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Dissection of the HOG pathway activated by hydrogen peroxide in Saccharomyces cerevisiae
- Dissection of the HOG pathway activated by hydrogen peroxide in Saccharomyces cerevisiae
- Lee, Young Mi; Kim, Eunjung; An, Jieun; Lee, Yeji; Choi, Eunyong; Choi, Wonja; Moon, Eunpyo; Kim, Wankee
- Ewha Authors
- SCOPUS Author ID
- Issue Date
- Journal Title
- ENVIRONMENTAL MICROBIOLOGY
- 1462-2912; 1462-2920
- vol. 19, no. 2, pp. 584 - 597
- SCI; SCIE; SCOPUS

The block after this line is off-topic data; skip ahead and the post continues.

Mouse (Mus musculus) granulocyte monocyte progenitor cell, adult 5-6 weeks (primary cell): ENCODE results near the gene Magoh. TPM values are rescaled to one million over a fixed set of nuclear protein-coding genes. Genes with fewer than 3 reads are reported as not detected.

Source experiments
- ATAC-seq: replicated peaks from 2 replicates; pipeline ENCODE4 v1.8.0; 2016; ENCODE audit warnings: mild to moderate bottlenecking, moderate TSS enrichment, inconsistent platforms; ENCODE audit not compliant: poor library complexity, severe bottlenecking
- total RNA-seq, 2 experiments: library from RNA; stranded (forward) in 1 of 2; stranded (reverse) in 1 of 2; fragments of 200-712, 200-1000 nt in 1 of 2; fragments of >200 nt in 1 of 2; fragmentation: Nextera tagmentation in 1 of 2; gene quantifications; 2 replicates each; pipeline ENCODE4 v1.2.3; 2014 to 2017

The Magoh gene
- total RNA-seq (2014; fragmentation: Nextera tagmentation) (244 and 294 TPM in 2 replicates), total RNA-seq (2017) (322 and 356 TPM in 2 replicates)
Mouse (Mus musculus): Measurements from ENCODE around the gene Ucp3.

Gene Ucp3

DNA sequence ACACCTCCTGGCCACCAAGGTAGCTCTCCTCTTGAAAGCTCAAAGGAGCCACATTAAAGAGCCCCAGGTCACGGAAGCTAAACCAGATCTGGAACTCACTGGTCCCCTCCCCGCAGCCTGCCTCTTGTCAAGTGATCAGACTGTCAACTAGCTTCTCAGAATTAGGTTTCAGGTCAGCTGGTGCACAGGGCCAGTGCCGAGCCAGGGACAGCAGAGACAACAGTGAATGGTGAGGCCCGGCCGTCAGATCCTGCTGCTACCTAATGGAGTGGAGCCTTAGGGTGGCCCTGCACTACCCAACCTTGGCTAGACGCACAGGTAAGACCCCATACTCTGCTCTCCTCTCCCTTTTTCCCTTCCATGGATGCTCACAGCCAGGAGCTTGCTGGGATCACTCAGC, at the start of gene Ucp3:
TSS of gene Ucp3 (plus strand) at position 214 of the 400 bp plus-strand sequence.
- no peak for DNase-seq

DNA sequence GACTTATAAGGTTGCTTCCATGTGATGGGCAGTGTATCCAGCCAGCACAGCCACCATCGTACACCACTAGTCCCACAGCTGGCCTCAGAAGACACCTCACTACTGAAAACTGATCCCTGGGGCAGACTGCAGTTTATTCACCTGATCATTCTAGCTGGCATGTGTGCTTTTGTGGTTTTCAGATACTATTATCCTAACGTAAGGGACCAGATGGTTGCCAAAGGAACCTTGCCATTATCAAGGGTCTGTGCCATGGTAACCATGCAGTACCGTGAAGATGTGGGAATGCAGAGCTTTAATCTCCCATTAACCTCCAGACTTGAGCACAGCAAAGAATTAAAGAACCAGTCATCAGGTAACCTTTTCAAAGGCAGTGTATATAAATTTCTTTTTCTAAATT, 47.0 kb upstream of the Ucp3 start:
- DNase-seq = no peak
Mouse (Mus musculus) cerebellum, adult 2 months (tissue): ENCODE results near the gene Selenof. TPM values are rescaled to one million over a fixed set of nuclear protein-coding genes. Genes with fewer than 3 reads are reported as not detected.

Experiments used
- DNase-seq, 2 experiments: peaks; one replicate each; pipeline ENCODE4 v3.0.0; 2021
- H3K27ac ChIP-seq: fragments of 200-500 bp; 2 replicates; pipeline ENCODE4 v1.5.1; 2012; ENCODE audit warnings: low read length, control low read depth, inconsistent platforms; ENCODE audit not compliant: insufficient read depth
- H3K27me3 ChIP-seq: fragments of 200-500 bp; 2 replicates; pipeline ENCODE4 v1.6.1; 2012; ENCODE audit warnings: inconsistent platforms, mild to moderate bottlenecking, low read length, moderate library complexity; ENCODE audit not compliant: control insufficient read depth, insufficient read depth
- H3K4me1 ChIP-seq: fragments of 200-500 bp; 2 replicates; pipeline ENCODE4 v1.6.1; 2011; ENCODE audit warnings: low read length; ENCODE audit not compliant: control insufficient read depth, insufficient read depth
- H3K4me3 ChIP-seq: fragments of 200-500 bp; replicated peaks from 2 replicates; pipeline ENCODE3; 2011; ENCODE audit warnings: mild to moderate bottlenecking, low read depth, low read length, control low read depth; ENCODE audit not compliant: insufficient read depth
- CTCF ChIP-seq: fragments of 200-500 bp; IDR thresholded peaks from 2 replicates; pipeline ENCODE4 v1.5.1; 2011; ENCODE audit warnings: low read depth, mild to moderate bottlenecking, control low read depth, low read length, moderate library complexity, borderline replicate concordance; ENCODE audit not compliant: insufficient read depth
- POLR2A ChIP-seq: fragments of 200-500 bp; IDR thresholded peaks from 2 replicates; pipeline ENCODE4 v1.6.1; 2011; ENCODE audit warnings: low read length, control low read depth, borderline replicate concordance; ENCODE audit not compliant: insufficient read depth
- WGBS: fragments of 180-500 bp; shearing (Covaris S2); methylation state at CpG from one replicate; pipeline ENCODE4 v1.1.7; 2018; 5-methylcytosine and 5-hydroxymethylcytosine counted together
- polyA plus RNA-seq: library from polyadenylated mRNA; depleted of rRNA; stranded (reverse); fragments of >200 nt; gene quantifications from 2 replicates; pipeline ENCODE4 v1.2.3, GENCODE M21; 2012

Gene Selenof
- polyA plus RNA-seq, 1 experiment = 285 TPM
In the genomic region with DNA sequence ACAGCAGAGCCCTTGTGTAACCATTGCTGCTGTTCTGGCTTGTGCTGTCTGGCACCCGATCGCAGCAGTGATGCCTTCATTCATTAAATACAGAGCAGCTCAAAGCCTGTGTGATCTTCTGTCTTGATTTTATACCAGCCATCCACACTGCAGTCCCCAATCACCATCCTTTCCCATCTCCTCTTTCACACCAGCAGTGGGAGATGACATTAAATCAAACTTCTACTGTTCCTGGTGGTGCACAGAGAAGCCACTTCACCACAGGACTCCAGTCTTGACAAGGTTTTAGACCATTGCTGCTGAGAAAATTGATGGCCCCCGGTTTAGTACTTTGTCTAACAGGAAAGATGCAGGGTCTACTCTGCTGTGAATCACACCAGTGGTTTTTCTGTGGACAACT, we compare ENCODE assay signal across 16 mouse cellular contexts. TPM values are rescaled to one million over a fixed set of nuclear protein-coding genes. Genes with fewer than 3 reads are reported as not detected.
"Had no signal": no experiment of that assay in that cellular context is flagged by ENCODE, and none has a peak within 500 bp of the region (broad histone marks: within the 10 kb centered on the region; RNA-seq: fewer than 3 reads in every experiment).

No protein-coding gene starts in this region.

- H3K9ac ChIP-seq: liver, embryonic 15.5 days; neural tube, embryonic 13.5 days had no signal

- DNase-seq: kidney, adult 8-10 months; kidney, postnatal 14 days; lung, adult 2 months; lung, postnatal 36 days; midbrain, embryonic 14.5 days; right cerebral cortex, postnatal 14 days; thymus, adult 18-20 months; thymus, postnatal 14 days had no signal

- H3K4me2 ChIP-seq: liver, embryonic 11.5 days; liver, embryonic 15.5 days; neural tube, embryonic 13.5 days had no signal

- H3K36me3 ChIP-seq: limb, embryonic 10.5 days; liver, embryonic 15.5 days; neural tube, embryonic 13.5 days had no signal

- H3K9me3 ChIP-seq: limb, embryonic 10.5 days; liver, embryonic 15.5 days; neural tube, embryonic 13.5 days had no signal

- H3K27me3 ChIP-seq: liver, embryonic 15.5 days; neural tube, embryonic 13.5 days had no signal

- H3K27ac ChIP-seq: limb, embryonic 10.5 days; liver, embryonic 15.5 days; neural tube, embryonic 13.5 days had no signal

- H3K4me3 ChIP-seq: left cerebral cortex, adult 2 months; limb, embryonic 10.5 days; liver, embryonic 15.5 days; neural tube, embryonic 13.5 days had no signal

- Cells usually cope with oxidative stress by activating signal transduction pathways. In the budding yeast Sacchromyces cerevisiae, the high osmolarity glycerol (HOG) pathway has long been implicated in transducing the oxidative stress-induced signal, but the underlying mechanisms are not well defined. Based on phosphorylation of the mitogen-activated protein kinase (MAPK) Hog1, we reveal that the signal from hydrogen peroxide (H2O2) flows through Ssk1, the response regulator of the two-component system of the HOG pathway. Downstream signal transduction into the HOG MAPK cascade requires the MAP kinase kinase kinase (MAP3K) Ssk2 but not its paralog Ssk22 or another MAP3K Ste11 of the pathway, culminating in Hog1 phosphorylation via the MAP2K Pbs2. When overexpressed, Ssk2 is also activated in an Ssk1-independent manner. Unlike in mammals, H2O2 does not cause endoplasmic reticulum stress, which can activate Hog1 through the conventional unfolded protein response. Hog1 activated by H2O2 is retained in the cytoplasm, but is still able to activate the cAMP- or stress-responsive elements by unknown mechanisms.
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